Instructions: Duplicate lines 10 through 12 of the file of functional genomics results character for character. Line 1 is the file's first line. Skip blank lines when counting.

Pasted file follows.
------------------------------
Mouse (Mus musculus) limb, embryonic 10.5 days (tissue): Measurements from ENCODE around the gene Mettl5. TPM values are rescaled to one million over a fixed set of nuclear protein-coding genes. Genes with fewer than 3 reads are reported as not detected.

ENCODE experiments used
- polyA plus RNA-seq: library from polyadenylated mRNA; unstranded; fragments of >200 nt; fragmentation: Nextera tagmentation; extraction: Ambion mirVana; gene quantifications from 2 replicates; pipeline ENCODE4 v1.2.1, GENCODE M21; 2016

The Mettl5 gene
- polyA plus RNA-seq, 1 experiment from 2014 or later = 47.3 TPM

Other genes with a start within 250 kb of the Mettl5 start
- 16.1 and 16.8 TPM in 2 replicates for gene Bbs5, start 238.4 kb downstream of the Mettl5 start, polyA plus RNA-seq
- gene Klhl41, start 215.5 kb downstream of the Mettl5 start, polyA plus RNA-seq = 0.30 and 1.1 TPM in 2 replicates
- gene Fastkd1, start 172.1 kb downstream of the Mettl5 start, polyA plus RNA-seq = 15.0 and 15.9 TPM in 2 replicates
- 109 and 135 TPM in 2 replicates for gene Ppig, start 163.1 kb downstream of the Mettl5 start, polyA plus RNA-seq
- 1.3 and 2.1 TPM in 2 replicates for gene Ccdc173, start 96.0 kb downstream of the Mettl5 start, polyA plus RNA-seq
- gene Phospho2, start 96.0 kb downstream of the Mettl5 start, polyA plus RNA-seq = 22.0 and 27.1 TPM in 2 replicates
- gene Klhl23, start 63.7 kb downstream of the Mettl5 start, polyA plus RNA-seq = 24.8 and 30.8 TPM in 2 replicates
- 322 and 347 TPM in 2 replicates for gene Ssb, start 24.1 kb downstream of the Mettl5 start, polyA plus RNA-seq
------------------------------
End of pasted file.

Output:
- 109 and 135 TPM in 2 replicates for gene Ppig, start 163.1 kb downstream of the Mettl5 start, polyA plus RNA-seq
- 1.3 and 2.1 TPM in 2 replicates for gene Ccdc173, start 96.0 kb downstream of the Mettl5 start, polyA plus RNA-seq
- gene Phospho2, start 96.0 kb downstream of the Mettl5 start, polyA plus RNA-seq = 22.0 and 27.1 TPM in 2 replicates